Moonraker wrote:So far, most of the FF books have been better than I had anticipated... Note that I said 'so far'— I was amazed and shocked by the downward-spiral in quality and style of Mystery to Solve. To begin, there is a special notice at the start:Enid Blyton wrote:My readers will want to know if Whispering Island is real, set in the great blue harbour in the story—and if the little cottage on the hills is there still—and the golf-course in the story—and Lucas, who tells the children about the island. Yes, the island is real, and lies in the great harbour, still full of whispering trees. The little cottage on the hills is still there, with its magnificent view and its old well—and Lucas can be found on the golf course, nut-brown and bright-eyed, telling stories of the animals and birds he loves so much. I have taken them all and put them into this book for you—as well as the friends you know so well—The Famous Five.
Firstly, this begs the question why her readers should be so keen to know if WI is real—are they more interested to know this rather than the authenticity of Smuggler's Top, Kirrin Island, Owl's Dene and so on? Secondly, by making Brownsea Island and Poole Harbour the real locations in this story, she firmly sets Kirrin not only in Dorset, but very close to Poole, as it is a quick bicycle ride away from Julian's family home, which we now know to be close to Poole Harbour. A little odd that this branch of the Kirrin/Barnard family is now living near Poole when we have never heard mention of a move to this district. We see a boat in the harbour on it's way to a large seaside town, I imagine that would be Bournemouth. So, where is a small seaside village such as Kirrin is described, yet only a short cycle ride away? Answer, there isn't one. Therefore, bringing real locations into a fictitious land is both misleading and regrettable.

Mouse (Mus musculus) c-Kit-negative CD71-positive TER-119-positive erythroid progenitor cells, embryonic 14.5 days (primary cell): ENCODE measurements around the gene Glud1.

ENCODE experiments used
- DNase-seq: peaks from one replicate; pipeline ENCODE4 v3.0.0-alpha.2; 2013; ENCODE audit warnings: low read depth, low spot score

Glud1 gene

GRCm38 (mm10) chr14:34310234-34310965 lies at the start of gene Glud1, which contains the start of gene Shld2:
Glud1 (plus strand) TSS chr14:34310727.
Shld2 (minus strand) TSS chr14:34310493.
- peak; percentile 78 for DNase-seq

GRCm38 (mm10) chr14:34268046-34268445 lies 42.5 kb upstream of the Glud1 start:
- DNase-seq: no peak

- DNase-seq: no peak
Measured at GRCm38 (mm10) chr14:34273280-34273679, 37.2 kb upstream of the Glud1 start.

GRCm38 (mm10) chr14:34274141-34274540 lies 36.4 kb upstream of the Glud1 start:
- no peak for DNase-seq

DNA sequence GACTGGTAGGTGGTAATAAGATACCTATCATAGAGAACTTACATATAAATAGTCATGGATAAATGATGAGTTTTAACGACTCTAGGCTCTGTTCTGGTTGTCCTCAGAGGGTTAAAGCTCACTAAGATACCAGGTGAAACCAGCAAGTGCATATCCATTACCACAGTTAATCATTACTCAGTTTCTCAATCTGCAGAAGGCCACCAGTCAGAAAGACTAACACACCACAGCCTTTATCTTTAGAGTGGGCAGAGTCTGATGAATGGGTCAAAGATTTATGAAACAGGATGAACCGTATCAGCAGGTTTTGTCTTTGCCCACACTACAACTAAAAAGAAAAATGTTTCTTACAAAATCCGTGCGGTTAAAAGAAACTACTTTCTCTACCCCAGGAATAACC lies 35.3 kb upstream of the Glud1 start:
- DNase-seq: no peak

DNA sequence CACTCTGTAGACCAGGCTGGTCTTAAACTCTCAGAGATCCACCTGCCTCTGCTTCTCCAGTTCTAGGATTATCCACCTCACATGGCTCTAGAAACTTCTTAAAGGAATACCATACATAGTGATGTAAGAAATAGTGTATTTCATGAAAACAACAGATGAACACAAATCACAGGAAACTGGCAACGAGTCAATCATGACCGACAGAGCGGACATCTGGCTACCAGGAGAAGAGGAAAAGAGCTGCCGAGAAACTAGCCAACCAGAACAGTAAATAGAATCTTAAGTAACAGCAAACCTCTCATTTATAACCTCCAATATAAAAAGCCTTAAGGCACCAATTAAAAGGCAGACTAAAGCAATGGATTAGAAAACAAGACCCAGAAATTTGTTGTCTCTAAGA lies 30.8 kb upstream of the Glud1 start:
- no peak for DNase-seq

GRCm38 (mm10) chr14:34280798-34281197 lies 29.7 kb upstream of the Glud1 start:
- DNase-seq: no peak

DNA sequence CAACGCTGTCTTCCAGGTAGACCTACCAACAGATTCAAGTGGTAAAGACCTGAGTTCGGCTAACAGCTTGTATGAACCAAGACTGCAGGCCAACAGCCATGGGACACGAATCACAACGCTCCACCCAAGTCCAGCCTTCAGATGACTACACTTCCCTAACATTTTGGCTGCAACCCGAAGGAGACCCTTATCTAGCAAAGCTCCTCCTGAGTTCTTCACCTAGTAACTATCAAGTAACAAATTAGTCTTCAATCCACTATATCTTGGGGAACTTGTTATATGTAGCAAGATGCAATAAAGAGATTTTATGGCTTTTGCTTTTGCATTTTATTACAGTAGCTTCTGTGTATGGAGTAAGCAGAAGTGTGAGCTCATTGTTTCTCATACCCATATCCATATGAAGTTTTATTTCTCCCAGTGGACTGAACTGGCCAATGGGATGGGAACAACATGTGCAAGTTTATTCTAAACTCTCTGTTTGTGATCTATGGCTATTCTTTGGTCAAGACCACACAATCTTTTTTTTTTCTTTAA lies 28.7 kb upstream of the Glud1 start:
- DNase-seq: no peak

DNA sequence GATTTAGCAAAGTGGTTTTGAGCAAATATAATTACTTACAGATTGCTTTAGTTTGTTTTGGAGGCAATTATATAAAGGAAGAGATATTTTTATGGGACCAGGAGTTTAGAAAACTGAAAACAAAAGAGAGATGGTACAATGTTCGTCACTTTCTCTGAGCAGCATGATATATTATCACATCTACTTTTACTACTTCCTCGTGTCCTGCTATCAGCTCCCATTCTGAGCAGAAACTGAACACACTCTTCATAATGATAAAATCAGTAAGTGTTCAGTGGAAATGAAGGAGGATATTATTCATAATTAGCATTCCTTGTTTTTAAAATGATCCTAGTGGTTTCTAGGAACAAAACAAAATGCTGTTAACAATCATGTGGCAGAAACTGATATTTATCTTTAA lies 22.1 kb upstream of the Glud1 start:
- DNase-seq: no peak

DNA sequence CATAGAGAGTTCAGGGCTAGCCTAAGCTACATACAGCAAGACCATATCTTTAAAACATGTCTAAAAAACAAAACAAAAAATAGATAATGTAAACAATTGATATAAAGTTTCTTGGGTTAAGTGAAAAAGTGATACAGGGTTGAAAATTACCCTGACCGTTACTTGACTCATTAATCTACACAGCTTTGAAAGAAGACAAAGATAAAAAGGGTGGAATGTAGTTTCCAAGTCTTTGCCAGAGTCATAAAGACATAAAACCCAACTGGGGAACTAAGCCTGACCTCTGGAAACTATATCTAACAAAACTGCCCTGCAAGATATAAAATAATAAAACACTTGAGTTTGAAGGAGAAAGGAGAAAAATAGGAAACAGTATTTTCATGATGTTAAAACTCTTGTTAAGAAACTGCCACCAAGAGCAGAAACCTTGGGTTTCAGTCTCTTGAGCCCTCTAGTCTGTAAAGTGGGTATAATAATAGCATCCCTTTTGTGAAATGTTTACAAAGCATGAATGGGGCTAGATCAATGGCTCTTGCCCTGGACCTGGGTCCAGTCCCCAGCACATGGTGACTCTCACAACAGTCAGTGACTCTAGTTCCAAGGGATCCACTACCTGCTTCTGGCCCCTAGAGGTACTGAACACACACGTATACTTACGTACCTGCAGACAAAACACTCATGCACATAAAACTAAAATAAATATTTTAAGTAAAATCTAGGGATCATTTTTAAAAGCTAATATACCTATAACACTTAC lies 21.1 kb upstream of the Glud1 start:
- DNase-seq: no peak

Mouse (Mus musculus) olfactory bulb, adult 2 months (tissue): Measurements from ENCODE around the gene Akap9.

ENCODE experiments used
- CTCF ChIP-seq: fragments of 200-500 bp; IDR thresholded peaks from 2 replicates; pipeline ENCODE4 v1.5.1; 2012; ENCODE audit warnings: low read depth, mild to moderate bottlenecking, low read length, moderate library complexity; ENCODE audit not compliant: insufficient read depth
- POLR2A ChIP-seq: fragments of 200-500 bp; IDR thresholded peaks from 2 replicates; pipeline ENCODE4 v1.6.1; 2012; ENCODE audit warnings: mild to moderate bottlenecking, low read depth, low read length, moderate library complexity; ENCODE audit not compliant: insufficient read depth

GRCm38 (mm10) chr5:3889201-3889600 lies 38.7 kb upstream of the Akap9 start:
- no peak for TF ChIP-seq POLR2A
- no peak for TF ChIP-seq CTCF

Gone (in my H&S First Edition) is the charming frontispiece illustration. Instead, we have four random Soper illustrations, two at each end of the book. Nothing new in the foreword, we have the same 'letter' from Enid that has appeared in several past stories.
We start at Julian's home and get to meet Cookie - a rather stern character with none of the charm of Joan/Joanna. They have a pet called Tibby-cat who is 'scared stiff' of Timmy, so is sent to the shed where a saucer of milk is provided. Much is made of Anne suddenly becoming a tiger? Didn't she lose her fear-virginity on the moors when a spook-train created a volcano—or am I getting muddled here? Cookie can't hold a candle to Joan, as Anne goes into a baker's and practically empties the shelves of cakes. Too many even to fit into her basket! Timmy doesn't like Cookie, and it seems the feeling is mutual. After Cookie says "I don't want that great hungry dog sniffing round me all the time, making out he's starving, when he's as fat as butter!" After Timmy 'stalked out in a huff', Julian laughed, saying, "You've wounded his pride, Cookie!" To which Cookie replied, "I'll wound him somewhere else, too, if he comes sniffing round me when I'm cooking!" Charming.